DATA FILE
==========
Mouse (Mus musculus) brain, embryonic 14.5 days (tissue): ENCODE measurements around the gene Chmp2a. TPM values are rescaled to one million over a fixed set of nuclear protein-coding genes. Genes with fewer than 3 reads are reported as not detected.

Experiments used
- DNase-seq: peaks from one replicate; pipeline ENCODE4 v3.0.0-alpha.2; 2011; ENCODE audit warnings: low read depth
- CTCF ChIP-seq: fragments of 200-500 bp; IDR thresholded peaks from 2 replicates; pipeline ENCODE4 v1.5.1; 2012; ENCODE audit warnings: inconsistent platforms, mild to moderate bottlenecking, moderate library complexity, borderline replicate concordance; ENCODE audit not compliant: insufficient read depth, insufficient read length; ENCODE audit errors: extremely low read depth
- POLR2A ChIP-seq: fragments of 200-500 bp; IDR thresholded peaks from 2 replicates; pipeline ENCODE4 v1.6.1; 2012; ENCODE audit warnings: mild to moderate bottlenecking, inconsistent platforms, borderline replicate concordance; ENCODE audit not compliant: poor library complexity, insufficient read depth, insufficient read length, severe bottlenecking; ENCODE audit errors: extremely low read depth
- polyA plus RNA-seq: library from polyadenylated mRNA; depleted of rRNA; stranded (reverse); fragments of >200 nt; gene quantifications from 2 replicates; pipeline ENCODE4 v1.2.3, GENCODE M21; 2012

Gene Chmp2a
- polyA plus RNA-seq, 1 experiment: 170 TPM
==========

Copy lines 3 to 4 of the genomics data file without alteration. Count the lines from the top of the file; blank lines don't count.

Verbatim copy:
- DNase-seq: peaks from one replicate; pipeline ENCODE4 v3.0.0-alpha.2; 2011; ENCODE audit warnings: low read depth
- CTCF ChIP-seq: fragments of 200-500 bp; IDR thresholded peaks from 2 replicates; pipeline ENCODE4 v1.5.1; 2012; ENCODE audit warnings: inconsistent platforms, mild to moderate bottlenecking, moderate library complexity, borderline replicate concordance; ENCODE audit not compliant: insufficient read depth, insufficient read length; ENCODE audit errors: extremely low read depth